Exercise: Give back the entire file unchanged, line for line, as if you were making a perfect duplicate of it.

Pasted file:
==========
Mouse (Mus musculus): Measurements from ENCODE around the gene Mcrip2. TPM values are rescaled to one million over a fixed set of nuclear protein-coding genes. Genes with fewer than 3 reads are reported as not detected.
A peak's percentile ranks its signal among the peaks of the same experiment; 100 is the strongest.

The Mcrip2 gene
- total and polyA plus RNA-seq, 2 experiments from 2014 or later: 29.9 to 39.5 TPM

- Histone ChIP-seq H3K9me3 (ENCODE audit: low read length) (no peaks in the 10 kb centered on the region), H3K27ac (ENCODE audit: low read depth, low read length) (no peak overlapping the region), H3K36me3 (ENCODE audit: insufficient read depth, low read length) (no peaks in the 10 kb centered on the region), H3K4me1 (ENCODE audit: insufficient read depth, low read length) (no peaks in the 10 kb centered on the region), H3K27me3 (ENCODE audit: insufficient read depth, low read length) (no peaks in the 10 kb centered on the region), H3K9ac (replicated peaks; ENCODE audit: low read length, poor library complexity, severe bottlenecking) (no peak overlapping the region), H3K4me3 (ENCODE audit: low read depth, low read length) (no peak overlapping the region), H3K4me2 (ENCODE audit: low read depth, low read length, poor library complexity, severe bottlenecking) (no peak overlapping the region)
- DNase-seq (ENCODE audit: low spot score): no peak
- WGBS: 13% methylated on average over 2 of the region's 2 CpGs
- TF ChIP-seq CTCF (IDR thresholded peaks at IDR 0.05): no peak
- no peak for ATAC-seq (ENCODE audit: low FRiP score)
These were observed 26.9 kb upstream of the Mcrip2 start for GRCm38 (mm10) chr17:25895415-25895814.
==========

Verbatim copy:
Mouse (Mus musculus): Measurements from ENCODE around the gene Mcrip2. TPM values are rescaled to one million over a fixed set of nuclear protein-coding genes. Genes with fewer than 3 reads are reported as not detected.
A peak's percentile ranks its signal among the peaks of the same experiment; 100 is the strongest.

The Mcrip2 gene
- total and polyA plus RNA-seq, 2 experiments from 2014 or later: 29.9 to 39.5 TPM

- Histone ChIP-seq H3K9me3 (ENCODE audit: low read length) (no peaks in the 10 kb centered on the region), H3K27ac (ENCODE audit: low read depth, low read length) (no peak overlapping the region), H3K36me3 (ENCODE audit: insufficient read depth, low read length) (no peaks in the 10 kb centered on the region), H3K4me1 (ENCODE audit: insufficient read depth, low read length) (no peaks in the 10 kb centered on the region), H3K27me3 (ENCODE audit: insufficient read depth, low read length) (no peaks in the 10 kb centered on the region), H3K9ac (replicated peaks; ENCODE audit: low read length, poor library complexity, severe bottlenecking) (no peak overlapping the region), H3K4me3 (ENCODE audit: low read depth, low read length) (no peak overlapping the region), H3K4me2 (ENCODE audit: low read depth, low read length, poor library complexity, severe bottlenecking) (no peak overlapping the region)
- DNase-seq (ENCODE audit: low spot score): no peak
- WGBS: 13% methylated on average over 2 of the region's 2 CpGs
- TF ChIP-seq CTCF (IDR thresholded peaks at IDR 0.05): no peak
- no peak for ATAC-seq (ENCODE audit: low FRiP score)
These were observed 26.9 kb upstream of the Mcrip2 start for GRCm38 (mm10) chr17:25895415-25895814.